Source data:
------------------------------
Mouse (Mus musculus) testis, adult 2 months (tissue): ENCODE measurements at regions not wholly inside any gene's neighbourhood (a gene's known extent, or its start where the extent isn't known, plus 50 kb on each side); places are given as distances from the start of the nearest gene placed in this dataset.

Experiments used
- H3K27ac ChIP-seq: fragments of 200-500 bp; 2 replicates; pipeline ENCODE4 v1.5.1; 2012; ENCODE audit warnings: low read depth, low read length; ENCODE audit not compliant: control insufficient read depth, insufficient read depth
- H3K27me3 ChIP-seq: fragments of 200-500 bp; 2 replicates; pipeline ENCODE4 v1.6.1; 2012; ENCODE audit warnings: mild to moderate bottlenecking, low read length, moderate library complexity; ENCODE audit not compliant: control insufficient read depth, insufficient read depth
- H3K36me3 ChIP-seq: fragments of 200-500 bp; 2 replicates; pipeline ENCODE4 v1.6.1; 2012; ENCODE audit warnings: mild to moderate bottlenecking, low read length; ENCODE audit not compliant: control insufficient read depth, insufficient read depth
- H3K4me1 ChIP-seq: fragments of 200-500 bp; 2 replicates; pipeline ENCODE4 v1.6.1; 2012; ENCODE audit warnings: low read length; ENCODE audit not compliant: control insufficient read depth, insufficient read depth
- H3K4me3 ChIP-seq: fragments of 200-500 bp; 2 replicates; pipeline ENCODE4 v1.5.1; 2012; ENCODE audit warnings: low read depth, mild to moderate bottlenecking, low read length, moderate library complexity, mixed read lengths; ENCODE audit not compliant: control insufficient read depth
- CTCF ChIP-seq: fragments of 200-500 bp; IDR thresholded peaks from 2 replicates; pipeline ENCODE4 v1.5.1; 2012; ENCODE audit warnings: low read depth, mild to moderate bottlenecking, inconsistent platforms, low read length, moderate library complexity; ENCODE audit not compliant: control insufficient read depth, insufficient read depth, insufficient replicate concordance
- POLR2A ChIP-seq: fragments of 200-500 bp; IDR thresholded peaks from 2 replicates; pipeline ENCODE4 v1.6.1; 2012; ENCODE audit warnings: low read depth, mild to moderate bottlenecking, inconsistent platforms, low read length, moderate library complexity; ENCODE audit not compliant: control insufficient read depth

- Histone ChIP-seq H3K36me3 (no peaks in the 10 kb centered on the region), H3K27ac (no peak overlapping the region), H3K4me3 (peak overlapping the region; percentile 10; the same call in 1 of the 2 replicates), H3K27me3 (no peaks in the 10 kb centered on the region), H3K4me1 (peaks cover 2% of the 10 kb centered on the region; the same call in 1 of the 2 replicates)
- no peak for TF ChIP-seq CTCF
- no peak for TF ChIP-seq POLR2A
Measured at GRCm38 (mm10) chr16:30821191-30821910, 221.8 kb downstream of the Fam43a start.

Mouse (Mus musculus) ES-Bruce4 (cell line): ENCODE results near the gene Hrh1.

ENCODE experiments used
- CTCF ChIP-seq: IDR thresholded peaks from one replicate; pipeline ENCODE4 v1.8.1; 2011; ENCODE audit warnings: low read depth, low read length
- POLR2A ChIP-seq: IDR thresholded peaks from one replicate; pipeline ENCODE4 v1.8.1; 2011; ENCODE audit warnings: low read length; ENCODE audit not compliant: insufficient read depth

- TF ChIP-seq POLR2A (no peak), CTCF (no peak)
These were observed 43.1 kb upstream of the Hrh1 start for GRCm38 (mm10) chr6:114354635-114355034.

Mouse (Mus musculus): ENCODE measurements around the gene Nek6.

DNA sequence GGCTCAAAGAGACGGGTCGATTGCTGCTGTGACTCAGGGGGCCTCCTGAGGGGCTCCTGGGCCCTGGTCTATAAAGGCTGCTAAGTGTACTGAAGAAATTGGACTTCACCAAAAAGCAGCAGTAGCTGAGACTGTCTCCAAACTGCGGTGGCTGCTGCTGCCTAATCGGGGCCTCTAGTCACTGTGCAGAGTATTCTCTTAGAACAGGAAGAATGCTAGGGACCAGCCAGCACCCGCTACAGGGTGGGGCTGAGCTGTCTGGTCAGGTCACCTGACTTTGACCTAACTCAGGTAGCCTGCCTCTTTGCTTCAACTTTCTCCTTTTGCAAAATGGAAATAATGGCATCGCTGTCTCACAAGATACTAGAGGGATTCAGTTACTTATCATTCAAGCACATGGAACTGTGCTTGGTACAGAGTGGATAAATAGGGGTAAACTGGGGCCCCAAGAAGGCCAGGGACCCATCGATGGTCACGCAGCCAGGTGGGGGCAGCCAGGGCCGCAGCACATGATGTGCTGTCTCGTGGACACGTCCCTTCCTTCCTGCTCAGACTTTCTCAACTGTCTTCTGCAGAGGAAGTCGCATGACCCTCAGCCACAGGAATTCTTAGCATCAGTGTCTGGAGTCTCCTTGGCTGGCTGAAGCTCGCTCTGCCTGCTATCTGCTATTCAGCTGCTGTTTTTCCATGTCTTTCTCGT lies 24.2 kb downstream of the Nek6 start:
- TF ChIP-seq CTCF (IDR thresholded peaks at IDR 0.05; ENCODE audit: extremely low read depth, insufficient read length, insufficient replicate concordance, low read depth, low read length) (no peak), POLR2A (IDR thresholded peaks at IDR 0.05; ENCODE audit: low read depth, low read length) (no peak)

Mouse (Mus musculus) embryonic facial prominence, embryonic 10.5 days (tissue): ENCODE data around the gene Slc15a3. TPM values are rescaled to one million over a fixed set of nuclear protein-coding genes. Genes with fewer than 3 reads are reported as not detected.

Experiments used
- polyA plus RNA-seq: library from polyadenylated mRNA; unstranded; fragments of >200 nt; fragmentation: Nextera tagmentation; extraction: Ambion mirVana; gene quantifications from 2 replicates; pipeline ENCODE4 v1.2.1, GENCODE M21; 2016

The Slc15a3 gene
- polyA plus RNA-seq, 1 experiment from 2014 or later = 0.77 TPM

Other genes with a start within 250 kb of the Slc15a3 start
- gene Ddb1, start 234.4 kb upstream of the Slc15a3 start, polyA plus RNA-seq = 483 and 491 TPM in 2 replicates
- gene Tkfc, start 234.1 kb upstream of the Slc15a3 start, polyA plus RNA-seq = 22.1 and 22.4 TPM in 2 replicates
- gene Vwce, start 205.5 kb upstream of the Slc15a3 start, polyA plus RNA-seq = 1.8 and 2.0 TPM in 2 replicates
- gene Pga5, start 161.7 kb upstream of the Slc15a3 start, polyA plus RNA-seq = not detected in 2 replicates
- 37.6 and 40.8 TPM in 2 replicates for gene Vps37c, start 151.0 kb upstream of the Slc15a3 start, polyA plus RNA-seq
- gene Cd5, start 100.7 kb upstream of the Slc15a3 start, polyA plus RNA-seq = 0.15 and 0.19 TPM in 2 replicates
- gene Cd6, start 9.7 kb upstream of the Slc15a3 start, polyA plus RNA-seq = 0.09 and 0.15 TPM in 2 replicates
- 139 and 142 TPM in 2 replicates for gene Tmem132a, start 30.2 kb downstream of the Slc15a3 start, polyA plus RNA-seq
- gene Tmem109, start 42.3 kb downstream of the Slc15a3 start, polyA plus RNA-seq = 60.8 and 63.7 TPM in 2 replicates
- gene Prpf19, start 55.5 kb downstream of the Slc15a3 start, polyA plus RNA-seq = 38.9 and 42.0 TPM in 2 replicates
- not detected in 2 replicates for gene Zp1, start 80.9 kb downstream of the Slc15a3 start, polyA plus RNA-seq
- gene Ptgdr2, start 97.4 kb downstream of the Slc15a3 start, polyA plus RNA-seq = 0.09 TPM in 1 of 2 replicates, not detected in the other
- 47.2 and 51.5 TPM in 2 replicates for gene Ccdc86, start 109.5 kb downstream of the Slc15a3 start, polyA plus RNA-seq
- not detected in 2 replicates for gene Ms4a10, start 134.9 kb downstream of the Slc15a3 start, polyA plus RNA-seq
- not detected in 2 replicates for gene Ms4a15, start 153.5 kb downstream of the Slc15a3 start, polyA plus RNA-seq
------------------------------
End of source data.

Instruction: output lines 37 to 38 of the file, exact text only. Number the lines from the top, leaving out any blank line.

- gene Tmem109, start 42.3 kb downstream of the Slc15a3 start, polyA plus RNA-seq = 60.8 and 63.7 TPM in 2 replicates
- gene Prpf19, start 55.5 kb downstream of the Slc15a3 start, polyA plus RNA-seq = 38.9 and 42.0 TPM in 2 replicates